Whitman’s disappearing perfumes visit this morning as they do nearly every week; they are right up there with Proust’s madeleine for favorite scents in literature. I have turned on the diffuser my grandson Finn gave me for Christmas: light, nourishing mist fills the room with eucalyptus, clove, citrus, and lavender.
I read the stresses of the first portion this way: Hóuses and róoms are fúll of perfúmes—four stresses, a nimble hybrid of iambic-anapestic measures heard throughout the great poem, the loping biblical sound that seems to come unadorned from the middle of the King James versions of Hebrew texts. This enchanting phrase comes with loose category assignments: Houses and rooms—are they separate categories? There are many other such moments in literature: Wordsworth’s Rolled round in earth’s diurnal course/With rocks, and stones, and trees (“A Slumber Did My Spirit Seal”) and Dickinson’s: A Quartz contentment, like a stone. Such noun pairs propose independent status for the units even as one noun seems to absorb the other. Whitman’s houses and their rooms—or rooms outside of the houses—are full of these scents. The fascinating lexicon on “Song of Myself” assembled by Robert Hass and Paul Ebenkamp comments on the word “distillation”: “This is the first of many instances of his love of the terms of art from nineteenth century American trades and crafts.”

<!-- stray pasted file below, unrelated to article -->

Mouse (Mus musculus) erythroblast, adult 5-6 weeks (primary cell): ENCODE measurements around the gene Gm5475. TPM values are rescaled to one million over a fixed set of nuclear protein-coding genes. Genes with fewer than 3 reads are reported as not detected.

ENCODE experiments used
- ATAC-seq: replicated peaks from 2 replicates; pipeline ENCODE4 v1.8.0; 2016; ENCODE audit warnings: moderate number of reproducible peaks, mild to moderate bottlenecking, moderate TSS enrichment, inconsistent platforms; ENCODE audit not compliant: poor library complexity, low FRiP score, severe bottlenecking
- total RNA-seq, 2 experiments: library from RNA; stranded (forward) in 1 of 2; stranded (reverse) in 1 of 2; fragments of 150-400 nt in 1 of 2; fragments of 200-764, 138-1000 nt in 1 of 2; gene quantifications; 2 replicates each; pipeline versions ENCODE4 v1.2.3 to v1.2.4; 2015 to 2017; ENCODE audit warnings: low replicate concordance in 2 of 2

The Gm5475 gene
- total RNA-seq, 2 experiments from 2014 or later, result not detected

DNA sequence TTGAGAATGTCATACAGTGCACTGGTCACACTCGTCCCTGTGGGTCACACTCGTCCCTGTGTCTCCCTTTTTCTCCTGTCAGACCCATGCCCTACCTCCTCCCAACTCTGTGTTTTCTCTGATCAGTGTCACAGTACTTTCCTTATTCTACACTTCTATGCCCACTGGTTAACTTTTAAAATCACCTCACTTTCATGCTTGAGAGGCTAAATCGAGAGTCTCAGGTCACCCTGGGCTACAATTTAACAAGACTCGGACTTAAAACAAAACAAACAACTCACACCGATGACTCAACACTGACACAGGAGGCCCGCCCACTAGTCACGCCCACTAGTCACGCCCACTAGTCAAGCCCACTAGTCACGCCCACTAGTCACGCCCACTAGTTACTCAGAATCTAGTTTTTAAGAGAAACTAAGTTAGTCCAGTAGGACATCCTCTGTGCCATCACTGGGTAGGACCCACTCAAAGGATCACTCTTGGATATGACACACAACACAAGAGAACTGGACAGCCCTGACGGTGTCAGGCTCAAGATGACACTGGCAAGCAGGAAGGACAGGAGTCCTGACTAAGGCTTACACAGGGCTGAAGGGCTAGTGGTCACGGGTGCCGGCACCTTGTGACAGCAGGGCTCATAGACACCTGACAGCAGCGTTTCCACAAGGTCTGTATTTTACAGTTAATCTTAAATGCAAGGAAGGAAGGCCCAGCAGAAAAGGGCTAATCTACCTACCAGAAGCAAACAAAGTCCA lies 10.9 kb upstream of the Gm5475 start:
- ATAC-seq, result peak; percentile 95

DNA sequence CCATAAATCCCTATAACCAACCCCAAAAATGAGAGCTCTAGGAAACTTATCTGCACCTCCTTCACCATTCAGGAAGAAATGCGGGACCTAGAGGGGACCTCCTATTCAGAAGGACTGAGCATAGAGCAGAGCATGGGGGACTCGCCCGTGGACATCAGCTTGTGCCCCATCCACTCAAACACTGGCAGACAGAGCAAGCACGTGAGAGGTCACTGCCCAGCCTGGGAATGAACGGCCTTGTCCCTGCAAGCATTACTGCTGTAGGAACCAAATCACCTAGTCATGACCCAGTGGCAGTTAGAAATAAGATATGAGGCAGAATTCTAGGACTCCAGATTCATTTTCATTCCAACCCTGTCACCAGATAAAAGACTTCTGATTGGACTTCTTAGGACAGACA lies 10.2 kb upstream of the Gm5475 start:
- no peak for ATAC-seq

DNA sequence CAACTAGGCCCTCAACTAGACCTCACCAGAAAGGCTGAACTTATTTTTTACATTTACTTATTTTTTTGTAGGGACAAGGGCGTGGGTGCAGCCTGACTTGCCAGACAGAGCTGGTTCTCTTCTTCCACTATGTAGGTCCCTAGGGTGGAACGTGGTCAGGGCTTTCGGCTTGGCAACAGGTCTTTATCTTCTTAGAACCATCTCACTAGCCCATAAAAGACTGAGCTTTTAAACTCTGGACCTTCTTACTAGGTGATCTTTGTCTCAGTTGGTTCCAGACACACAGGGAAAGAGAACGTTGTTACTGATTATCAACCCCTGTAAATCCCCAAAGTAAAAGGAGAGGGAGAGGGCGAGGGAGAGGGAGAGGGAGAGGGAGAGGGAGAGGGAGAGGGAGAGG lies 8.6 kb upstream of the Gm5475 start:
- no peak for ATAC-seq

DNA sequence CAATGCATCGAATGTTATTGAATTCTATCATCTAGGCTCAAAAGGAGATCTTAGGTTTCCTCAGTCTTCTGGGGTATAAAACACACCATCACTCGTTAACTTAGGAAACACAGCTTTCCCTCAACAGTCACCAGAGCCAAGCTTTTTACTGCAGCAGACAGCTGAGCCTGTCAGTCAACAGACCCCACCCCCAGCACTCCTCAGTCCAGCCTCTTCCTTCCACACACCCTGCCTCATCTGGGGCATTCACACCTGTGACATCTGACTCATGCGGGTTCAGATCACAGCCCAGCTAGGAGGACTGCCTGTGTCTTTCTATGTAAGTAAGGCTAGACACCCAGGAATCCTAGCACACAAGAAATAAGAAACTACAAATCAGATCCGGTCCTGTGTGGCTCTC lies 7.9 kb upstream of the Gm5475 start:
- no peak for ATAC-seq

The word “perfume” comes from an Indo-European root word, “dheu”; according to Calvin Watkins’ guide, it means “to rise in a cloud as dust, vapor or smoke”; the emphasis is on rising rather than on any distinctive smell. The poet goes on to say he likes these concentrations but is concerned about their intensity: will the essences will intoxicate him? It is as if he needs the diffuser of other air to provide a matrix for this experience of inwardness. This second stanza isn’t so much an appeal to a specific outdoor atmosphere as it is a summoning of a different state of being, a more immediate physical state of being outdoors, with the scent distributed; the poet desires a naked way of being that takes one’s self-consciousness and interiority to a larger atmosphere. It’s fascinating that Whitman used so many ellipses in his 1855 edition…. Here they seem like droplets of perfumes. The poet does not reject the inward fragrance of the houses; he seems to “know it and like it,” but he needs to go outside to be complete.